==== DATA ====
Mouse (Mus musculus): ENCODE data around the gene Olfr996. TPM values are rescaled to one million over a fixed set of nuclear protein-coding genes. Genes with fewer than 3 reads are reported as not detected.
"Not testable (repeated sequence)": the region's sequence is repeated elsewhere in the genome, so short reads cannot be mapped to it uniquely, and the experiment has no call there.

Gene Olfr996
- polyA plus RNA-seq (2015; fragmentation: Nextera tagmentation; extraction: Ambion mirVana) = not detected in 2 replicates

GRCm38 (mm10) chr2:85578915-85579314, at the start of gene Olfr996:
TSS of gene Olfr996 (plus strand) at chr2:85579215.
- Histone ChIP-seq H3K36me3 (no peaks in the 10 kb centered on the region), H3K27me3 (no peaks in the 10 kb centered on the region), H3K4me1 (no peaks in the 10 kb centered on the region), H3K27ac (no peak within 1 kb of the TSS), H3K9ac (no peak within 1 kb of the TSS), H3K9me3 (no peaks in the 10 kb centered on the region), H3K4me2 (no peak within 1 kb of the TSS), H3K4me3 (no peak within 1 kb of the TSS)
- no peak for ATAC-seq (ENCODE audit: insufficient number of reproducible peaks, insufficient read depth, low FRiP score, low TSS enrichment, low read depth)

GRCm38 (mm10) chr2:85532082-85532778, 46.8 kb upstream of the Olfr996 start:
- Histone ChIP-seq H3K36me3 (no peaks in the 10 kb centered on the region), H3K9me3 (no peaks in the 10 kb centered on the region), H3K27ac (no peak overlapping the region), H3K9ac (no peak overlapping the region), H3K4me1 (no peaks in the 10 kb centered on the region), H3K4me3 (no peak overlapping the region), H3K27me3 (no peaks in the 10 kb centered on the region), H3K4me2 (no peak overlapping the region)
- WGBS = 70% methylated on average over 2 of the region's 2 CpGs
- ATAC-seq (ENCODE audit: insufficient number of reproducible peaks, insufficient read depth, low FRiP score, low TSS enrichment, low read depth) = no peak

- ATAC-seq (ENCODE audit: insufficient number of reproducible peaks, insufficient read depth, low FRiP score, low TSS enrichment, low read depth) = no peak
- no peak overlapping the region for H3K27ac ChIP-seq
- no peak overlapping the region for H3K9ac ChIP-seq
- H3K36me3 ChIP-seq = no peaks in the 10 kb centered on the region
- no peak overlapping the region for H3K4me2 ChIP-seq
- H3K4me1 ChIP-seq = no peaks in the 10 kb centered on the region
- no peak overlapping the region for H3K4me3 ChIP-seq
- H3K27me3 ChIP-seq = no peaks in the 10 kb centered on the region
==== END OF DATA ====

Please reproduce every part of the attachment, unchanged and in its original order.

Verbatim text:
Mouse (Mus musculus): ENCODE data around the gene Olfr996. TPM values are rescaled to one million over a fixed set of nuclear protein-coding genes. Genes with fewer than 3 reads are reported as not detected.
"Not testable (repeated sequence)": the region's sequence is repeated elsewhere in the genome, so short reads cannot be mapped to it uniquely, and the experiment has no call there.

Gene Olfr996
- polyA plus RNA-seq (2015; fragmentation: Nextera tagmentation; extraction: Ambion mirVana) = not detected in 2 replicates

GRCm38 (mm10) chr2:85578915-85579314, at the start of gene Olfr996:
TSS of gene Olfr996 (plus strand) at chr2:85579215.
- Histone ChIP-seq H3K36me3 (no peaks in the 10 kb centered on the region), H3K27me3 (no peaks in the 10 kb centered on the region), H3K4me1 (no peaks in the 10 kb centered on the region), H3K27ac (no peak within 1 kb of the TSS), H3K9ac (no peak within 1 kb of the TSS), H3K9me3 (no peaks in the 10 kb centered on the region), H3K4me2 (no peak within 1 kb of the TSS), H3K4me3 (no peak within 1 kb of the TSS)
- no peak for ATAC-seq (ENCODE audit: insufficient number of reproducible peaks, insufficient read depth, low FRiP score, low TSS enrichment, low read depth)

GRCm38 (mm10) chr2:85532082-85532778, 46.8 kb upstream of the Olfr996 start:
- Histone ChIP-seq H3K36me3 (no peaks in the 10 kb centered on the region), H3K9me3 (no peaks in the 10 kb centered on the region), H3K27ac (no peak overlapping the region), H3K9ac (no peak overlapping the region), H3K4me1 (no peaks in the 10 kb centered on the region), H3K4me3 (no peak overlapping the region), H3K27me3 (no peaks in the 10 kb centered on the region), H3K4me2 (no peak overlapping the region)
- WGBS = 70% methylated on average over 2 of the region's 2 CpGs
- ATAC-seq (ENCODE audit: insufficient number of reproducible peaks, insufficient read depth, low FRiP score, low TSS enrichment, low read depth) = no peak

- ATAC-seq (ENCODE audit: insufficient number of reproducible peaks, insufficient read depth, low FRiP score, low TSS enrichment, low read depth) = no peak
- no peak overlapping the region for H3K27ac ChIP-seq
- no peak overlapping the region for H3K9ac ChIP-seq
- H3K36me3 ChIP-seq = no peaks in the 10 kb centered on the region
- no peak overlapping the region for H3K4me2 ChIP-seq
- H3K4me1 ChIP-seq = no peaks in the 10 kb centered on the region
- no peak overlapping the region for H3K4me3 ChIP-seq
- H3K27me3 ChIP-seq = no peaks in the 10 kb centered on the region